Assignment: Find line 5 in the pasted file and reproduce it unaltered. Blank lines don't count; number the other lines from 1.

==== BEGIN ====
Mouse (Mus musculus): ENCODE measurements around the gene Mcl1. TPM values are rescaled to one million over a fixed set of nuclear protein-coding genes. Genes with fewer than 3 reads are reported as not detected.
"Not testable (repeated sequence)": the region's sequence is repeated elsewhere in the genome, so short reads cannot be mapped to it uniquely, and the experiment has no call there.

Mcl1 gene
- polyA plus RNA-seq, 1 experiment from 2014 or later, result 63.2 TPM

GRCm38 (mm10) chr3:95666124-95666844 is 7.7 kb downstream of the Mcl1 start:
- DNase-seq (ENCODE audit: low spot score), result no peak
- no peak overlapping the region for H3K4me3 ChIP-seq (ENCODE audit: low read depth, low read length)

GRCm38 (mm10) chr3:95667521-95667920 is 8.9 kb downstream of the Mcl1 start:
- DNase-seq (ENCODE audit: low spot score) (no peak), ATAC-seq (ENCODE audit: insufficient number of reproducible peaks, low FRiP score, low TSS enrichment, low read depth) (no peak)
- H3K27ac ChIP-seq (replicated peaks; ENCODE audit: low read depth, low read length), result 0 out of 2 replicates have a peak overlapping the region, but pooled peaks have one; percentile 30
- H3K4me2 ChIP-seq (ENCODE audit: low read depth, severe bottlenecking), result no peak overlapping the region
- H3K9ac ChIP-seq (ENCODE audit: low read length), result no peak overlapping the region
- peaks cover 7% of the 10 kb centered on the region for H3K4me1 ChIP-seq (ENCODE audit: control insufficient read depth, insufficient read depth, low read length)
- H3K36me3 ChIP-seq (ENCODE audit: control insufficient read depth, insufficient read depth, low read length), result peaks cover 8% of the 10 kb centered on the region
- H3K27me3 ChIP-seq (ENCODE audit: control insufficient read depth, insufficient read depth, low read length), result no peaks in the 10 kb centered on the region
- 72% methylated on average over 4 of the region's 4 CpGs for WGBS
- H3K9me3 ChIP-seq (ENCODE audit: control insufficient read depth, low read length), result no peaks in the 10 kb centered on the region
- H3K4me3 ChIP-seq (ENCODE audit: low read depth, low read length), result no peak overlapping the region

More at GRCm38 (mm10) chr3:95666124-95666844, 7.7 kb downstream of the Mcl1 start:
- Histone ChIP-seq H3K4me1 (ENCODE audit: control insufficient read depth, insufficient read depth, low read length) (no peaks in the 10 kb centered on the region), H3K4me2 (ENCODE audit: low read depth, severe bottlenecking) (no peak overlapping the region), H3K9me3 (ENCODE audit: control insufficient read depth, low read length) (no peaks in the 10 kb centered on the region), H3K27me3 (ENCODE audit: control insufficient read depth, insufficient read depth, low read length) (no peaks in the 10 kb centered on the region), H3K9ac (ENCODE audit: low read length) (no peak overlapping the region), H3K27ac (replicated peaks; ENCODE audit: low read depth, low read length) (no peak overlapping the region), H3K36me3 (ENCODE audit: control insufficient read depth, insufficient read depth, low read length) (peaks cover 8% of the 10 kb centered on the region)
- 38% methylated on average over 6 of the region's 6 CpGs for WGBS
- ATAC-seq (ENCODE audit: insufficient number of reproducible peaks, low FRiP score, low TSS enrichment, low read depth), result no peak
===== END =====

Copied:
GRCm38 (mm10) chr3:95666124-95666844 is 7.7 kb downstream of the Mcl1 start: